Clutching My Pearls is my ongoing blog series about my take on Jane Austen’s beliefs and ideas, as based on her novels. Click here for the first in the series.
The main theme of Pride & Prejudice, Dr. Helena Kelly posits, is class warfare. It's the Jacobins versus Burke. This refers to an important conflict in English politics and society in reaction to the French Revolution which we'll refer to several times in this series.
At first, progressives in England greeted the French Revolution with excitement, hailing it as a new era in democracy, and one that they hoped would have an influence in reforming the United Kingdom. But when the Revolution was followed by the Terror, when innocent people were rounded up and guillotined, or set on rafts and drowned, there was a huge backlash in England. Government censors cracked down on radical writers like Thomas Paine.
In the cartoon at left, Paine is pulling the stays of Britannia. The joke is that Paine is destroying her constitution, a pun on the British constitution and the idea that wearing too-tight corsets was bad for women's health. Paine was originally a corset-maker by trade. He is wearing the red cap of liberty, a symbol of the revolution.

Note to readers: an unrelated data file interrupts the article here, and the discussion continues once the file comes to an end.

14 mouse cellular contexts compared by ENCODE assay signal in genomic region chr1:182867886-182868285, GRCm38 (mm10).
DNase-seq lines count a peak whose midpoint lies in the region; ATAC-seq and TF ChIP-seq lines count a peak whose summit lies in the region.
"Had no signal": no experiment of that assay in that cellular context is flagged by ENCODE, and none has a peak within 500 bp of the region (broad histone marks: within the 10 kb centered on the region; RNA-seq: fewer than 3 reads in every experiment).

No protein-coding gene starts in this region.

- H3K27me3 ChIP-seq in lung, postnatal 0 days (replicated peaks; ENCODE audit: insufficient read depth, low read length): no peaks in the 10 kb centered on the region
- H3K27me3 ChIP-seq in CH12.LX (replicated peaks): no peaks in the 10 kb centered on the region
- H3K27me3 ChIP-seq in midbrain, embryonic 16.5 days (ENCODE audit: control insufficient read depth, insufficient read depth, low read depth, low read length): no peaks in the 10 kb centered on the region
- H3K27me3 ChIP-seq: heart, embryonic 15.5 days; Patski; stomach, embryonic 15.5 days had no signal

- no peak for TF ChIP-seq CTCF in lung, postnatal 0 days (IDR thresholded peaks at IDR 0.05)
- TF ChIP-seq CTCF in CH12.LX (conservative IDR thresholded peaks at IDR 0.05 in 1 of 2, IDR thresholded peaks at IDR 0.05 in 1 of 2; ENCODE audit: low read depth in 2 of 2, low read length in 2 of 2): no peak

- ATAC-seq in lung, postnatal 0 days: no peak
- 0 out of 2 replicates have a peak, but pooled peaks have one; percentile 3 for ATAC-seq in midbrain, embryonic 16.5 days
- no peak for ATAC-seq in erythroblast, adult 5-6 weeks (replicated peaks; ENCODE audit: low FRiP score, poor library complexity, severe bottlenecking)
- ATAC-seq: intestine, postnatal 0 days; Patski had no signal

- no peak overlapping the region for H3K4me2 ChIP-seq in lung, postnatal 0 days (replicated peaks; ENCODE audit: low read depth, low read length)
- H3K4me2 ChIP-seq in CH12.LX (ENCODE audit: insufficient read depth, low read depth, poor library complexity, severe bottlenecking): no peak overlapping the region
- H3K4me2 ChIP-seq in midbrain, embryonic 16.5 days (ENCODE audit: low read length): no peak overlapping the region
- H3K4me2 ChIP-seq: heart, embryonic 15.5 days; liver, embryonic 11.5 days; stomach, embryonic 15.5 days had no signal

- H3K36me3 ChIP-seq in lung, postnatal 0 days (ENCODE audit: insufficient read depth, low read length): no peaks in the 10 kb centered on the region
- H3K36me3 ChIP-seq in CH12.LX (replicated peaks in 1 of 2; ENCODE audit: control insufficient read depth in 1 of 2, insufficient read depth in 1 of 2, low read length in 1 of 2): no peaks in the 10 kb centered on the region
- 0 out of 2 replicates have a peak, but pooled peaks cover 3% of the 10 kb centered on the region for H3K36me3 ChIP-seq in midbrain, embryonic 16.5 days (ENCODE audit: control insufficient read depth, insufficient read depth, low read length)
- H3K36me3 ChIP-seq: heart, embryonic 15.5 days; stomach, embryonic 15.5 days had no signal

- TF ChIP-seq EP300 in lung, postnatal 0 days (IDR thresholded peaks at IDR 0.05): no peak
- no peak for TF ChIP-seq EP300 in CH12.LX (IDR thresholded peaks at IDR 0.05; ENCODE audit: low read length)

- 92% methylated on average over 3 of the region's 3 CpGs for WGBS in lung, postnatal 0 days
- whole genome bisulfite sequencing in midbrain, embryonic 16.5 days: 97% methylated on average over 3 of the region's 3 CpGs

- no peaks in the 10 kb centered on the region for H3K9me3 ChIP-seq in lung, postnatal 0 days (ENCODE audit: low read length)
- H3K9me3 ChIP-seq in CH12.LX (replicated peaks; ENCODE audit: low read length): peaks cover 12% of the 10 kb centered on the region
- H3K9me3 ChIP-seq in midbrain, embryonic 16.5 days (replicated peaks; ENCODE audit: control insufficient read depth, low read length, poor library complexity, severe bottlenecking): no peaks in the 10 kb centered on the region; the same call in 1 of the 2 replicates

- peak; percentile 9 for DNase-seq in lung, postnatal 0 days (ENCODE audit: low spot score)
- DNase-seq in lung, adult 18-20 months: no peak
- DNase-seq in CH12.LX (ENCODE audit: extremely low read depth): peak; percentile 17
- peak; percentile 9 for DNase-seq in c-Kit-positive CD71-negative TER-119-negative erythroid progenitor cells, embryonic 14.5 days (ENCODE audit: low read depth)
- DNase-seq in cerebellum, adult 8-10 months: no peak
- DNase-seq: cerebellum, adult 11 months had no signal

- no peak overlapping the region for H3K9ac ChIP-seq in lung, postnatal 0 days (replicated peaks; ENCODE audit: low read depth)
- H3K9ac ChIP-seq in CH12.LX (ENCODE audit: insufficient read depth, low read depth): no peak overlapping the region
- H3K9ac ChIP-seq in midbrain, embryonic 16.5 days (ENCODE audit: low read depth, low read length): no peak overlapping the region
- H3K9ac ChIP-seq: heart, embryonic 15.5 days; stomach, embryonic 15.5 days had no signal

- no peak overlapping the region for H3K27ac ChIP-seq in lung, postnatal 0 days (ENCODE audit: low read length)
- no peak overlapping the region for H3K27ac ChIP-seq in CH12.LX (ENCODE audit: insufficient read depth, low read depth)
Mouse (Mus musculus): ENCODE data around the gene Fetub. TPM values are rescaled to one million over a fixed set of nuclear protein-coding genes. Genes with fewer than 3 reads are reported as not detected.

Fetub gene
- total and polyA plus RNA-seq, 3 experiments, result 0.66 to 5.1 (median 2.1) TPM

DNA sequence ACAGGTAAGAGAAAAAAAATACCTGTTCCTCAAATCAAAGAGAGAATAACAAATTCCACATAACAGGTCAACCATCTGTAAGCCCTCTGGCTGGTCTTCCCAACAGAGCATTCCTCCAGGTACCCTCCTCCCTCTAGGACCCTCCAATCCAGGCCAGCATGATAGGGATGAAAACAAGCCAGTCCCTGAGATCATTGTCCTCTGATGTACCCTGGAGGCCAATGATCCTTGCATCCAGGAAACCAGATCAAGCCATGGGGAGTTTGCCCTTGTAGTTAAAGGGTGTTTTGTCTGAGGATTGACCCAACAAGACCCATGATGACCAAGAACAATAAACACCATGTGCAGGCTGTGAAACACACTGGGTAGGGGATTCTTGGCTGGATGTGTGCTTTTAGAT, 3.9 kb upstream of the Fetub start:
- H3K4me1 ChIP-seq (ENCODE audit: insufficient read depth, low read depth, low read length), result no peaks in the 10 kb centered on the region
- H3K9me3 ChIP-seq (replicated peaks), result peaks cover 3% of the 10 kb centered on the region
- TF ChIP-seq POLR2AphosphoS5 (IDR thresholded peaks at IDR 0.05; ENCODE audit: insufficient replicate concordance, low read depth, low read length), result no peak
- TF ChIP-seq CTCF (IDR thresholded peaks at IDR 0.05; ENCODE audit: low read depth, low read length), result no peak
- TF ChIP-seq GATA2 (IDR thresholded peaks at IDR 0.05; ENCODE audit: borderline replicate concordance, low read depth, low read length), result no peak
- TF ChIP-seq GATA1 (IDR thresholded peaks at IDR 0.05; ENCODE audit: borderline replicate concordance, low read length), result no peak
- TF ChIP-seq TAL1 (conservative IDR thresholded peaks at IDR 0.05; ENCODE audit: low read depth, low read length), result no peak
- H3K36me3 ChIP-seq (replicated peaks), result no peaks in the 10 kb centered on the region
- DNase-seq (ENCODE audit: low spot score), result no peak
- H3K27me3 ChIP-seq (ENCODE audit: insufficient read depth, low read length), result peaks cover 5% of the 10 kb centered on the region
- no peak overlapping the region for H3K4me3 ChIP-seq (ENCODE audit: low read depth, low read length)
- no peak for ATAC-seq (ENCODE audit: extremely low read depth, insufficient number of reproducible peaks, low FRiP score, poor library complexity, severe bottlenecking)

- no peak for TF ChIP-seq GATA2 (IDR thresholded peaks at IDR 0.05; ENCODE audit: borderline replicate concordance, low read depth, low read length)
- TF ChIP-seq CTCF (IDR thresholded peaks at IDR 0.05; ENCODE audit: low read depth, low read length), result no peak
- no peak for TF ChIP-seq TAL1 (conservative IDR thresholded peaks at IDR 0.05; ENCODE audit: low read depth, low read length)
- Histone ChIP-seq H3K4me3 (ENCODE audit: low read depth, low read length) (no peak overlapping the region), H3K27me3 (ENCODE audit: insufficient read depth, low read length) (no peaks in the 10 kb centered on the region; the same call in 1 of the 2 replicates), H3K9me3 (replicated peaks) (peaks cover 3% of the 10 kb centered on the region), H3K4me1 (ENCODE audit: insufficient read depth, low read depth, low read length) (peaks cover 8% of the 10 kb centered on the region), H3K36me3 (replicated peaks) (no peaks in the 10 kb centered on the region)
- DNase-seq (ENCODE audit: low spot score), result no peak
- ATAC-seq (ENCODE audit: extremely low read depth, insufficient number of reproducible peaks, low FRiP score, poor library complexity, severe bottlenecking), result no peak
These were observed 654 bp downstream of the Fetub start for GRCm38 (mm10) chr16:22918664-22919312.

Dr. Kelly thinks Austen would have been on the Jacobin side of the debate, despite the fact that (as Kelly notes) her cousin's husband was executed on the guillotine. Kelly sees Austen's satirical portrayal of Lady Catherine as an argument for overthowing the entire class system. Why else, Kelly asks, would Austen use the name "de Bourgh" for Lady Catherine and "Darcy" for the hero? Why use French-sounding names "if you don't want to bring up what happened in France--the abandoning of titles, the confiscation of estates, the guillotining?" Well...